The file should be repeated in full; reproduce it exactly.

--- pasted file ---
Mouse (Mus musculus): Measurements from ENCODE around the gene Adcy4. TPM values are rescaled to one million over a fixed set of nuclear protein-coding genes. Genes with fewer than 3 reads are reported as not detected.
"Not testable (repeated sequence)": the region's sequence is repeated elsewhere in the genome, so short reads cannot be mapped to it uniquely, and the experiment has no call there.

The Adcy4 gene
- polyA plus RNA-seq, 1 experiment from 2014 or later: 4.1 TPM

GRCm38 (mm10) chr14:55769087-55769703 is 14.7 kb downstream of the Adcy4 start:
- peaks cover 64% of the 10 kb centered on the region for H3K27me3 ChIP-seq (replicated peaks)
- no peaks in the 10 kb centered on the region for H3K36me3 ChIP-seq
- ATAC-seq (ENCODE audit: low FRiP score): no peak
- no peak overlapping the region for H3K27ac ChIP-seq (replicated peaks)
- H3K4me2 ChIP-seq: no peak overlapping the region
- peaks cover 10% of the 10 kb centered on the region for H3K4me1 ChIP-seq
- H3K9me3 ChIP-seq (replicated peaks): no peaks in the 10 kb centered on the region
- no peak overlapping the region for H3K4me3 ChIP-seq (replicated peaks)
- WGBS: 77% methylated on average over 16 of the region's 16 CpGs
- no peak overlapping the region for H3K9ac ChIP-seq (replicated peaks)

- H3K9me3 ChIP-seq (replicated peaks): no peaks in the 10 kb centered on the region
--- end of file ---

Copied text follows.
Mouse (Mus musculus): Measurements from ENCODE around the gene Adcy4. TPM values are rescaled to one million over a fixed set of nuclear protein-coding genes. Genes with fewer than 3 reads are reported as not detected.
"Not testable (repeated sequence)": the region's sequence is repeated elsewhere in the genome, so short reads cannot be mapped to it uniquely, and the experiment has no call there.

The Adcy4 gene
- polyA plus RNA-seq, 1 experiment from 2014 or later: 4.1 TPM

GRCm38 (mm10) chr14:55769087-55769703 is 14.7 kb downstream of the Adcy4 start:
- peaks cover 64% of the 10 kb centered on the region for H3K27me3 ChIP-seq (replicated peaks)
- no peaks in the 10 kb centered on the region for H3K36me3 ChIP-seq
- ATAC-seq (ENCODE audit: low FRiP score): no peak
- no peak overlapping the region for H3K27ac ChIP-seq (replicated peaks)
- H3K4me2 ChIP-seq: no peak overlapping the region
- peaks cover 10% of the 10 kb centered on the region for H3K4me1 ChIP-seq
- H3K9me3 ChIP-seq (replicated peaks): no peaks in the 10 kb centered on the region
- no peak overlapping the region for H3K4me3 ChIP-seq (replicated peaks)
- WGBS: 77% methylated on average over 16 of the region's 16 CpGs
- no peak overlapping the region for H3K9ac ChIP-seq (replicated peaks)

- H3K9me3 ChIP-seq (replicated peaks): no peaks in the 10 kb centered on the region